Category Archives: Digital Printing

Because we can or because we should? Evaluating trends in printing technology.

Famous British mountaineer George Mallory was once asked why he wanted to climb Mount Everest, an expedition that seemed fated for disaster. Mallory famously replied, “Because it’s there.”

Today’s innovators could very well revise this quote to “Because we can.” Technology has advanced at an exponential rate over the last century, and printing is no different. In fact, at the upcoming drupa 2012 conference, HP Indigo founder Benny Landa plans to announce an all-new process called nanographic printing. This technology promises some impressive results, with abrasion and scratch resistance, the ability to print on any substrate, and images that are only 500 nanometers thick. Landa will introduce a stable of nanographic printers at the conference, and they’ll certainly make a big splash on the industry.

The printing industry has existed for hundreds of years, and offset printing has been around since 1875. During the 20th century, screen printing, laser printing, inkjet printing and thermal printing all burst onto the scene. Digital printing itself is a technology that is less than 20 years old, and the HP Indigo partnership formed about 11 years ago. In the technological industry, those numbers would be considered ancient, especially with new and improved products launching every month, so it should seem natural that an entirely new printing process is about to be unveiled.

Or should it? Should we spend our time wondering what’s next or spend more time trying to answer why we are doing it? Should we be jacks of all trades, masters of none? Changes to the marketplace are always welcome, and inevitable, but it can be easy to get caught up in the current craze and forget everything you’d learned before. And in a society with an increasingly short attention span, it’s easier than ever to fall into this trap.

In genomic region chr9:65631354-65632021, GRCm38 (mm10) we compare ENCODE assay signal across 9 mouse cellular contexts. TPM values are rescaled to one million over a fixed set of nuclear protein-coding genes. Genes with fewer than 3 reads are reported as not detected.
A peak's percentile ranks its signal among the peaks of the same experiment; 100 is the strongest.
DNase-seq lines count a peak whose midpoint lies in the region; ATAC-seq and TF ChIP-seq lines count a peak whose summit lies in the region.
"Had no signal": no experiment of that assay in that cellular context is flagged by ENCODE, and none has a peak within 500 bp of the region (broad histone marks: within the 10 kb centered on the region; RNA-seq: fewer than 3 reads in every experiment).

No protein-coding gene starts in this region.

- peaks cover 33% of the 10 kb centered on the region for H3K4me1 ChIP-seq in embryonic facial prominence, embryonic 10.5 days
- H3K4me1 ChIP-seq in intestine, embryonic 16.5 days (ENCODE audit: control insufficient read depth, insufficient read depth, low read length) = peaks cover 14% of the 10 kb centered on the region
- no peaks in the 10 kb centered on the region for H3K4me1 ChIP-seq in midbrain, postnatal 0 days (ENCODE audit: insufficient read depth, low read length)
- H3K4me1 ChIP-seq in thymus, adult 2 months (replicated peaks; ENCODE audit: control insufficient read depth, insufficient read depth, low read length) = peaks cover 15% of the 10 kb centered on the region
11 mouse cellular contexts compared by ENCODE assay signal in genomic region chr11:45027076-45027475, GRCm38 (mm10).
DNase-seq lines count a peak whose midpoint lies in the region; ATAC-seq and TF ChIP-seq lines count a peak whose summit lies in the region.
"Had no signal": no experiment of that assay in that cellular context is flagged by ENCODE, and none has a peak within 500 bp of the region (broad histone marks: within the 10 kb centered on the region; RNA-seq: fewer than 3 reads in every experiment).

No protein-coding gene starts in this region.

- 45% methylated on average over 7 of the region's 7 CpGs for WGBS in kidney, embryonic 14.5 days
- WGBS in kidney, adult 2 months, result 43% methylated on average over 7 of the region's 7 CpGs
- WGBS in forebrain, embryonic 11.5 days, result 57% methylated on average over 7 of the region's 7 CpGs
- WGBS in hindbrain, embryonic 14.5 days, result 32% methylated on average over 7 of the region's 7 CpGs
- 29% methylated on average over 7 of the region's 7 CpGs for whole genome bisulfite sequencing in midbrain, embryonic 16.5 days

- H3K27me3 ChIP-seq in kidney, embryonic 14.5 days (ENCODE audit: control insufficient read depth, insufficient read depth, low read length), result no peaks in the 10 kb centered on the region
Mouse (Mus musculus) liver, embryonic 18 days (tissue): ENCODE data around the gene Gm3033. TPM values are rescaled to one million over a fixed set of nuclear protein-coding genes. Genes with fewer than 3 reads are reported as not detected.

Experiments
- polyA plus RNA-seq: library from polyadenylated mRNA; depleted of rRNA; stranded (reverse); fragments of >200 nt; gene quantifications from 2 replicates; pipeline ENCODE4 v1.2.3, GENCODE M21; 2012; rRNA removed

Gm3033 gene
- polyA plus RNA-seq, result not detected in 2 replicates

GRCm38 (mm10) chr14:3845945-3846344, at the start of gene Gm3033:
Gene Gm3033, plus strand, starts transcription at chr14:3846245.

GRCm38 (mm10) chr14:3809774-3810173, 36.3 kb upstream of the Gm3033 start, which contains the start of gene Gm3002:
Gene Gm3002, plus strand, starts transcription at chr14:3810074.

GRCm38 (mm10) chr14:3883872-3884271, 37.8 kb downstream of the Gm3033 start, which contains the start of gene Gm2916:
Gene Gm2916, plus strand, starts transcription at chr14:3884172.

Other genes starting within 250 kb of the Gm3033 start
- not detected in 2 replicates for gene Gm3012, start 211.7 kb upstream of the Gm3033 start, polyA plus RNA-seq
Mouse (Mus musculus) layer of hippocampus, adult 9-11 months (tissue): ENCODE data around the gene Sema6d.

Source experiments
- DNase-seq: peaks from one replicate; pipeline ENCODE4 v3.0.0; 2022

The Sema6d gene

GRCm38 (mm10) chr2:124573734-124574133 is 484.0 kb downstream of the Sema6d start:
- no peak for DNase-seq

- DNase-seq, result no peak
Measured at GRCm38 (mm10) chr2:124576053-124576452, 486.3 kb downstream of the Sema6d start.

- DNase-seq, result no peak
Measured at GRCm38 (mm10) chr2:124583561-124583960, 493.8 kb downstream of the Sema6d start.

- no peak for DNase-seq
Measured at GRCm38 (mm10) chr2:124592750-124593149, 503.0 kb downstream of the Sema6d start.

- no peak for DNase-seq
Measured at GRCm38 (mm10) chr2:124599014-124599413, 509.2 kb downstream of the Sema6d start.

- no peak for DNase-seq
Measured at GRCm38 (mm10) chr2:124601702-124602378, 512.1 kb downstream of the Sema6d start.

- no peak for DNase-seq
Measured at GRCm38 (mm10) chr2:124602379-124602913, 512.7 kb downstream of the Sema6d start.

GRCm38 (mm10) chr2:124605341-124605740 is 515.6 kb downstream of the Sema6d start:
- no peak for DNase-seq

Sometimes the best way to create a successful business is by marketing a consistent product from a staff of knowledgeable partners with years in one industry. Specialty stores that market to a specific niche – coffee shops, for example – often outlive stores that try to do a bit of everything, like sell everything from batteries and bacon to espresso and earplugs. And jumping on a trend just for the sake of  it can quickly oversaturate the market – the recent gourmet burger trend comes to mind.

Nanotechnology is an exciting prospect, and to be sure many printing companies will stop what they’re doing to get a piece of the new devices. But that will also require a lot of time and money spent learning the new process and perfecting a new craft. It might also lead to a lot of failures and a lot of loss along the way. Vibrant Graphics has always lived on the cutting edge, not the bleeding edge, and we’ll keep an eye on nanotechnology over the next few months. In the meantime, we’ll keep perfecting our own digital printing craft, which we’re still learning new things about each day. We’ve established a solid customer base through our timely, consistent services, and we’ll innovate for the sake of improvement, not solely for the sake of innovating.

It’s easy to feel successful by hitching your wagon to the latest and greatest technology. It’s a lot harder to actually be successful, and that takes years of patience and determination. We’re proud of our work at Vibrant, and if we can continue to innovate in our current craft, then we’ll quietly keep on giving our customers brilliant results – outside of the spotlight.

We’d like to hear from you – is it important to stay on top of new trends, no matter what? Or is there more value in evaluating the marketplace and your customers’ needs before taking the leap?

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Filed under Digital Printing, New Technology, Vibrant Graphics

Digital Makes The Difference

The 21st century has become known as the digital age. Computers are no longer a luxury, but a necessity and considered vital to businesses as well as individuals. Digital is how we communicate, how we take our pictures, how we watch T.V. and at Vibrant Graphics, it is how we print.  Vibrant Graphics has always been a solely digital printer. We are on the forefront of the digital trend and fully aware of the many advantages that digital printing has over traditional flexographic printing.